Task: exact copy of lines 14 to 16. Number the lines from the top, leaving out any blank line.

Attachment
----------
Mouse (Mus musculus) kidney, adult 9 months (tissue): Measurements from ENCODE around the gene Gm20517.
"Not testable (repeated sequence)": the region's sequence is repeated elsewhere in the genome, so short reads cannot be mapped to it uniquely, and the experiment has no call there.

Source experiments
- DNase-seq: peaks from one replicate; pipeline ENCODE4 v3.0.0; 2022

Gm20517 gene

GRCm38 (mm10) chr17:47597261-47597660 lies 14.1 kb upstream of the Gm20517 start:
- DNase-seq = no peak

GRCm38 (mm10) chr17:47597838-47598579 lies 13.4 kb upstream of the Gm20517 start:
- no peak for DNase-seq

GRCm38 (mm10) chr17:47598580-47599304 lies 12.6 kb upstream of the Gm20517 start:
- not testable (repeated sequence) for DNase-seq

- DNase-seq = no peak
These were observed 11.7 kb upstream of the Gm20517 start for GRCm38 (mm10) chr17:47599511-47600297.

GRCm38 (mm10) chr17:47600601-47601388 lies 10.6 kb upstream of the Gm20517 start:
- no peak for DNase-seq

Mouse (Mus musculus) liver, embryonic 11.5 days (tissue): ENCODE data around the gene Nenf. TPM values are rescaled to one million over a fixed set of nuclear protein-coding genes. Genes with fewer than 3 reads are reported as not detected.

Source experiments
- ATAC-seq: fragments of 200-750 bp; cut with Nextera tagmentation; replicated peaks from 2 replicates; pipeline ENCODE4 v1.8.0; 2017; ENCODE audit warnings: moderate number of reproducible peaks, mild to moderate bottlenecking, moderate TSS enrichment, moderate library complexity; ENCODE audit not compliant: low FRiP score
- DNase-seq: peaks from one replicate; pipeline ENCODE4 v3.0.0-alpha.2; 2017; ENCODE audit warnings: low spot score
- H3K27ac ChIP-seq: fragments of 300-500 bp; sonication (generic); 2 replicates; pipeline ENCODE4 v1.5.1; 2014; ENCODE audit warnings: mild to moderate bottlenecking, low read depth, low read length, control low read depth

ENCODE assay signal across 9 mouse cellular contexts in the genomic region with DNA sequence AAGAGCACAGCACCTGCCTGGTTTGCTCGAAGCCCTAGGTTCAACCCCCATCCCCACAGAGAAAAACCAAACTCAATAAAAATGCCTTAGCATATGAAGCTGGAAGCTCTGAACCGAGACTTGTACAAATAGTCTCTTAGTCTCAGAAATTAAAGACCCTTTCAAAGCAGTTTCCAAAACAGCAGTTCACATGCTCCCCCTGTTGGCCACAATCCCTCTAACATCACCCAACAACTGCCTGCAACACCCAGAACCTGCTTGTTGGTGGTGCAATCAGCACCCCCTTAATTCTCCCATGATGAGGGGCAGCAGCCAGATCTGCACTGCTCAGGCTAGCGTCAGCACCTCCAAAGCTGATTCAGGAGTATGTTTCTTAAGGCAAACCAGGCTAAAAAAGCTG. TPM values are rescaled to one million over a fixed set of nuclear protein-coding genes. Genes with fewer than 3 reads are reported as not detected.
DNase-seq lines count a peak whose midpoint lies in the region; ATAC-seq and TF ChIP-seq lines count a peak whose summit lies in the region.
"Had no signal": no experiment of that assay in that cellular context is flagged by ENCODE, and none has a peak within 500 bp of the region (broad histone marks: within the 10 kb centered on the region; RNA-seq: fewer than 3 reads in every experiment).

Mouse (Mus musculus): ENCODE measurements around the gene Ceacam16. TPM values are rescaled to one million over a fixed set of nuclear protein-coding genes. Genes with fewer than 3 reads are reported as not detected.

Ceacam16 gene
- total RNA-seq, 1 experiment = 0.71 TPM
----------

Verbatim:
GRCm38 (mm10) chr17:47600601-47601388 lies 10.6 kb upstream of the Gm20517 start:
- no peak for DNase-seq

Mouse (Mus musculus) liver, embryonic 11.5 days (tissue): ENCODE data around the gene Nenf. TPM values are rescaled to one million over a fixed set of nuclear protein-coding genes. Genes with fewer than 3 reads are reported as not detected.